shortstuff

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Re: Ordering "off menu"
« Reply #58 on: June 11, 2014, 09:26:09 PM »
However, I was just recently at an Italian restaurant that added a $1 surcharge if you wanted a different pasta to come with your dish.  It didn't affect my order, but it did leave my figuratively scratching my head.  I don't see a huge cost difference between, say, spaghetti and linguine, or even penne.  It just seemed like such a tiny thing that was made a bigger deal by the restaurant for no reason.

Its not for no reason.  Its to discourage petty changes.

Say the bolognese comes with spaghetti.  But you want it with penne.  This places the kitchen under a greater burden simply by needing to remember your substitution.  Instead of just yelling out "1 bolognese" to whoever is on that station, they have to specify the particular request.  That person may be making a number of bolognese and now must remember which one he is making with penne and when to time it with the correct other orders for that table.

While there's probably no more expense, there is additional effort required adn the more people who make these changes, the harder it is to keep them all straight.  So despite the pastas all pretty much tasting the same, I think its completely reasonable to expect to pay a small surcharge to accomodate a special request if its that important to you.

Ahhh, this is why I love eHell.  Thanks for providing another perspective on this.  I was obviously thinking of only ingredients.  There is behind the scenes work that goes in to making changes.  I've never worked in a kitchen, so don't know all that goes on.  I wouldn't think it that different from cooking steaks/burgers to temperature, but depending on the place, it can make a big difference.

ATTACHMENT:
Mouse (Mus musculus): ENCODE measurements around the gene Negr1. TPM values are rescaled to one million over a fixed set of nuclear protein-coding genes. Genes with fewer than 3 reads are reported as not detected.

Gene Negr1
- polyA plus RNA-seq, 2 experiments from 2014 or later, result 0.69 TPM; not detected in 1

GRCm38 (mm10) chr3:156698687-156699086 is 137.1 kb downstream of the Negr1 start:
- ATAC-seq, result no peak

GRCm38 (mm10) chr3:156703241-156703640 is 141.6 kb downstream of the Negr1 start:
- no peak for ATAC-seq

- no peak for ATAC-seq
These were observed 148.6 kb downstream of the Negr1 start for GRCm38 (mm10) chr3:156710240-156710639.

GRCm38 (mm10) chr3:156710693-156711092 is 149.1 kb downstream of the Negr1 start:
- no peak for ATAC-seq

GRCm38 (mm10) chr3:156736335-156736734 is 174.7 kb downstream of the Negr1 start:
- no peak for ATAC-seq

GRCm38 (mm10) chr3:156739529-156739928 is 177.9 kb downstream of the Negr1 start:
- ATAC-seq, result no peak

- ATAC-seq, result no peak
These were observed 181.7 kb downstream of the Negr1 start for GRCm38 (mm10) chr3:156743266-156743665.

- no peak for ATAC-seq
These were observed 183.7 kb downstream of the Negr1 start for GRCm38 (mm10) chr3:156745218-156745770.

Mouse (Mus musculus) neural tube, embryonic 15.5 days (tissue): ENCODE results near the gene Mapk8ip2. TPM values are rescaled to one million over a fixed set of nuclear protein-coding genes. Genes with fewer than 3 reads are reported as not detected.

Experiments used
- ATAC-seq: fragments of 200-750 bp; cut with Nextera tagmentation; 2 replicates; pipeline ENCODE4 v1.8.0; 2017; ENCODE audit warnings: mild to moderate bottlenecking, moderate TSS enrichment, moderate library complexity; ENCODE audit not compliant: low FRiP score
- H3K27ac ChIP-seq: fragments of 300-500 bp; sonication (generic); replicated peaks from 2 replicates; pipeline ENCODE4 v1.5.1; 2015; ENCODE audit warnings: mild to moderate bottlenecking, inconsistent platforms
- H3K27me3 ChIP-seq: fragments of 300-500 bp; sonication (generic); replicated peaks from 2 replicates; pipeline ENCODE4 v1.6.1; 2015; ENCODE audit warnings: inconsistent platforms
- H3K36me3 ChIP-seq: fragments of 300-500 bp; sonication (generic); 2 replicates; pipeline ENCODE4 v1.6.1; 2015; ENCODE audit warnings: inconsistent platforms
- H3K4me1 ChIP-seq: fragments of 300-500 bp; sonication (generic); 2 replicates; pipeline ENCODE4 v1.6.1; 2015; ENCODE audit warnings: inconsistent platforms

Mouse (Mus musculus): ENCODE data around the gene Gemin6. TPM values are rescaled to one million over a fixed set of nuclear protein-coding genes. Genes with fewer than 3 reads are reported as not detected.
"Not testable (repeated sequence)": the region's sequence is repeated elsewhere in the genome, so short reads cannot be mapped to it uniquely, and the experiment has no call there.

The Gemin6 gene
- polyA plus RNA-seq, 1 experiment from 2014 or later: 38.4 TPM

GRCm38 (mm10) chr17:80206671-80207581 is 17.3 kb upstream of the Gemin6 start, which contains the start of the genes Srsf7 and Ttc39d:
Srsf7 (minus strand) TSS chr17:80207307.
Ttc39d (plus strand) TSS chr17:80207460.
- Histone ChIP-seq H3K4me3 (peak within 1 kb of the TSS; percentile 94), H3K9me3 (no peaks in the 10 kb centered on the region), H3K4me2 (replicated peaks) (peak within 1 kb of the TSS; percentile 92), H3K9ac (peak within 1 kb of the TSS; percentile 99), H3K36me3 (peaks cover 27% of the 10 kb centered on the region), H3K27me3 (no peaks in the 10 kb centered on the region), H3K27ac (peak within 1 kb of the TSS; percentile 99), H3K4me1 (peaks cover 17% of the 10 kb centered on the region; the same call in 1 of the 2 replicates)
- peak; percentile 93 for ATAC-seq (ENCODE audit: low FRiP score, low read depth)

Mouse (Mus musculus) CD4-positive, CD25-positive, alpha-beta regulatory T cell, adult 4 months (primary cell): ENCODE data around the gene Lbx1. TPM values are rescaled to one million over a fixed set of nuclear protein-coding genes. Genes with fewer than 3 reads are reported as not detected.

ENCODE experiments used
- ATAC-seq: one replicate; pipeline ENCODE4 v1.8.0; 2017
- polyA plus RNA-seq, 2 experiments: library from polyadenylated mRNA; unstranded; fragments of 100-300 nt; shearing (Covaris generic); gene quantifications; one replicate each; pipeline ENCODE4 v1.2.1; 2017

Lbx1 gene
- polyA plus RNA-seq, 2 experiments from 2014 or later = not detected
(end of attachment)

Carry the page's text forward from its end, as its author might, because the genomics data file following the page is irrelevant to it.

MissKoreanna

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Re: Ordering "off menu"
« Reply #59 on: June 12, 2014, 12:28:31 PM »
The "charging $0.50" for a side of ranch (or other dressing/dipping sauce that is additional) is a way to help recoup pricing for that product (either fresh made or premade).  In my time as a server I would see a single table of two go through a cup and a half of ranch for fries, sandwiches, burgers without having ordered any type of salad.  Basically, restaurants that charge this fee are trying to prevent what I call a "lemon loss".  Lemons are a huge loss of revenue because they are used as garnishes, for drinks and meals alike, and most places do not charge for them at all if they are requested additionally.

Ordering off menu is fine if you graciously accept "no".  I was always happy to accommodate requests.  It's part of being in food/beverage hospitality - you're trying to create a fabulous experience for them so they come back!